The Goodall brothers were two of the biggest names in British football in the late-1800s, but they turned out for different countries…
Name: Archibald Lee Goodall
Born: 19 June 1864, Belfast
Died: 29 November 1929, Finchley, London (England)
Representative Honours: Ireland: 10 Full Caps/2 Goals (1899-1904).
Club Honours: (with Derby) Football League Division One Runner-Up 1895/96; FA Cup Runner-Up 1897/98, 1902/03.
Teams............ --Seasons-- -Signed- League FA Cup Other
Preston North End 88/89 ......... 1888 ..2/ 1
Aston Villa...... 88/89 ..... Oct-1888 .14/ 7
Derby County..... 89/90-02/03 May-1889 380/48 .42/ 4 .1/ 0
Plymouth Argyle.. 03/04 ..... May-1903 ..7/ 1 (Southern League)
Glossop.......... 04/05 ..... Sep-1904 .26/13
Wolverhampton W.. 05/06 ..... Oct-1905 ..7/ 0
Archie Goodall, along with his brother John, was born to a Scottish-born soldier who by the nature of his job was liable to travel around. John was born in London in 1863, and Archie in Belfast the following year, but both spent the majority of their childhoods in Kilmarnock. John developed into a mild-mannered inside-forward, who’s career took him from Kilmarnock Athletic to Preston North End (where he finished topscorer in the first season of the Football League) and on to Derby County (where he would play alongside his younger brother). He also won 14 caps for England as, although to all intents in purposes he could be considered Scottish, the rules of international football of the time stipulated him as English. He was also awarded the somewhat parochial, but by no-means inaccurate, title of “best player in the world”.
Meanwhile Archie had developed into a fairly rambunctious footballer in his own right. His career took off prior to the founding of the Football League when he played mainly in the Merseyside area. He played a few games in the forward line alongside his brother for Preston in the League’s first season, before joining Aston Villa for £100 in October 1888. An effective but brief spell as inside-right at Villa was followed by over a decade at Derby County. At Derby he was first employed regularly at centre-half, his stamina and sheer physical presence making him one of the most effective backs in the English game. Described in the local dialect as a “reet ‘un”, he was not averse to “leaning on” his opponents, employing with great effect the good old shoulder charge.
A major influence on Derby’s constant challenge for the top honours, Goodall helped the club to three FA Cup Finals (though both he and brother John missed the 1899 Final through injury), and to runners-up spot in the League. Prior to the 1898 FA Cup Final against Nottingham Forest he caused uproar as he tried to off-load excess tickets. Although Derby, who’s team also included John Goodall, were heavy favourites, Forest ran out easy 3-1 victors. Four years later when Archie next made an FA Cup Final appearance, Derby were humiliated 6-0 by a Bury team who did not concede a goal throughout the tournament. John and Archie played regularly together at Derby and on several occasions scored goals. The most memorable were an 8-1 defeat of Barnsley in 1897 and in the FA Cup semi-final against Everton on 30th March 1897 - a 2-3 defeat. Possibly Archie’s most important goal was in the 1-0 win over West Bromwich Albion in the Third Round of the FA Cup in 1896.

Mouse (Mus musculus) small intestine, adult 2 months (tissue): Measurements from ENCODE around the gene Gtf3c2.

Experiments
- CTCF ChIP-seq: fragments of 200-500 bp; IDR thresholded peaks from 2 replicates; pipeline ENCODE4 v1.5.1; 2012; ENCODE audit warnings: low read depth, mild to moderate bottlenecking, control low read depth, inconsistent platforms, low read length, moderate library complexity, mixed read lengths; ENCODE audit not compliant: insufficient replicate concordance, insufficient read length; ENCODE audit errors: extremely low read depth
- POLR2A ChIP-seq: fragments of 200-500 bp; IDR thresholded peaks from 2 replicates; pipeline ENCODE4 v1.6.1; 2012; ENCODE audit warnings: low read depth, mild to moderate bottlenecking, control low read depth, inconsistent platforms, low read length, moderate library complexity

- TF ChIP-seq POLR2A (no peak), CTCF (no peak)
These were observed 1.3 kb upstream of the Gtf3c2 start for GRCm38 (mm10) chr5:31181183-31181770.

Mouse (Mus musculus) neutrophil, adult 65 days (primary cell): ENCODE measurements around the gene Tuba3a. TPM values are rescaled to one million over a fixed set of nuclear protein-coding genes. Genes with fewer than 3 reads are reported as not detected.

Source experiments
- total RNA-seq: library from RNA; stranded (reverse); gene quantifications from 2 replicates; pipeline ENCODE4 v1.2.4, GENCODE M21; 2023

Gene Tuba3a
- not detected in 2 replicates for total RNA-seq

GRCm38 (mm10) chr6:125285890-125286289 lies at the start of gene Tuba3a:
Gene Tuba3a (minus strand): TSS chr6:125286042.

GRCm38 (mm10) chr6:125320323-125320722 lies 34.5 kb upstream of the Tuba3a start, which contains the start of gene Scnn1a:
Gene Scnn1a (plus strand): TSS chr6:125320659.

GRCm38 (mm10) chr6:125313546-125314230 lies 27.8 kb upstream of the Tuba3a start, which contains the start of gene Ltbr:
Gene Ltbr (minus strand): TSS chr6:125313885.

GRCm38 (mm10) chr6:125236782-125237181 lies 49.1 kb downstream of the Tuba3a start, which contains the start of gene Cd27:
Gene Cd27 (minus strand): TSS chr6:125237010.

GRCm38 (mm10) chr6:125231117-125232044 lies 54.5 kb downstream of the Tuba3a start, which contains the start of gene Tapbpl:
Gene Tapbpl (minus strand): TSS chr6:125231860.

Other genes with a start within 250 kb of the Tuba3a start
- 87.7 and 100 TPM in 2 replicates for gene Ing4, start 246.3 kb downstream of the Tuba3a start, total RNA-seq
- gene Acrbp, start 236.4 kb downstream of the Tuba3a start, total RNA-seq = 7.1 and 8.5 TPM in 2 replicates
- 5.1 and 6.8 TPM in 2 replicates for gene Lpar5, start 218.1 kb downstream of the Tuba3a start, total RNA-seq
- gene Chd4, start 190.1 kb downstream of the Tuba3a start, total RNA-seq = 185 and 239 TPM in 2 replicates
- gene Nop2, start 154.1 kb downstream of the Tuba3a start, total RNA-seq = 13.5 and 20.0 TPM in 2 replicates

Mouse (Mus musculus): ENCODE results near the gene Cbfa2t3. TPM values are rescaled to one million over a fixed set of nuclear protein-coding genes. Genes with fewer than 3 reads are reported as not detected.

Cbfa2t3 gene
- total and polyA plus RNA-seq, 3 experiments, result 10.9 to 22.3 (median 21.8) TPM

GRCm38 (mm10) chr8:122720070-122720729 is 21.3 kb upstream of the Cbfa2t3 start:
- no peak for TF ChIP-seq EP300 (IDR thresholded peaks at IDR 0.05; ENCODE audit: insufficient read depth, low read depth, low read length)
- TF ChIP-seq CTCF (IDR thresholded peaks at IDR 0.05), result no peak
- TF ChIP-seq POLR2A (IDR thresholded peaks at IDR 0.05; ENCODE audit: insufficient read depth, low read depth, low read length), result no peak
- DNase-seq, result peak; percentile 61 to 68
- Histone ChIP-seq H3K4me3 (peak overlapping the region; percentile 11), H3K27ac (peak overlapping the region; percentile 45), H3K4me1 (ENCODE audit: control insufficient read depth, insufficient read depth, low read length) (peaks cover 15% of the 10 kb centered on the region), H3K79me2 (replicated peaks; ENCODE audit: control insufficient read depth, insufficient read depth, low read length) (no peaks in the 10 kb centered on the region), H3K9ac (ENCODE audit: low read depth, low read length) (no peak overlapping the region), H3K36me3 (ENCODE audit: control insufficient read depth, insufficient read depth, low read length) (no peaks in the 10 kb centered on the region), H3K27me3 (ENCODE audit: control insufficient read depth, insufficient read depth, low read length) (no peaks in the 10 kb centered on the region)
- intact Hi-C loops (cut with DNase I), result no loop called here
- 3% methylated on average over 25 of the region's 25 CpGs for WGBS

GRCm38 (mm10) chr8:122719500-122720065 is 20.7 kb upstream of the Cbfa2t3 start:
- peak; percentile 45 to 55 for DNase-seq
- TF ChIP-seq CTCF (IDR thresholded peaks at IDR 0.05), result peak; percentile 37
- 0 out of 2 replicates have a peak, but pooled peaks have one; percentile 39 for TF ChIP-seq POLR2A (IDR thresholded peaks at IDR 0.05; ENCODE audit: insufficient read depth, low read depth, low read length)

Archie Goodall’s Irish International career was only able to commence when the English clubs indicated their willingness to release Irish-born players. He was one of the four who were the first “Anglos” to represent Ireland, as Wales were defeated 1-0 in Belfast in March 1899. For the record they were:- Goodall (Derby County), John Taggart (Walsall) Thomas Morrison (Burnley), J. D. Hanna (Royal Artillery Portsmouth). Three weeks later Goodall became the oldest player to score in international football during the Nineteenth Century, the consolation goal in a 9-1 defeat by Scotland in Glasgow on Mar 25, 1899 at the age of 34 years and 279 days.
Goodall remained a regular at centre-half for Ireland until he was almost forty, although his final cap was won at centre-forward. The opening goal scored by Goodall in a 2-0 win over Wales in March 1903 leaves him as the oldest goalscorer in Ireland’s history at the ripe old age of 38 years and 283 days.
Goodall left Derby County, where he had been club captain, after 423 games and 52 goals in 1903. He joined Plymouth Argyle of the Southern League and for a period was player-manager of Glossop. In October 1905 he signed for Wolverhampton Wanderers where he made his final League appearance that December. At the age of 41 years 153 days he is the oldest player ever to feature for Wolves.
A life-long tee-totaller and non-smoker Goodall was also described as “a tremendous worker whose enthusiasm ran way with his judgement!” In 1913, with his playing days over, he commenced a tour of Europe and America as a performing strongman, before he settled and worked in London where he lived out his remaining years.
Ireland Cap Details:04-03-1899 Wales... H W 1-0 BC
25-03-1899 Scotland A L 1-9 BC 1 Goal
24-02-1900 Wales... A L 0-2 BC
17-03-1900 England. H L 0-2 BC
09-03-1901 England. A L 0-3 BC
01-03-1902 Scotland H L 1-3 BC
14-02-1903 England. A L 0-4 BC
28-03-1903 Wales... H W 2-0 BC 1 Goal12-03-1904 England. H L 1-3 BC
21-03-1904 Wales... A W 1-0 BC
Summary: 10/2. Won 3, Drew 0, Lost 7.
Additional information by George Glass.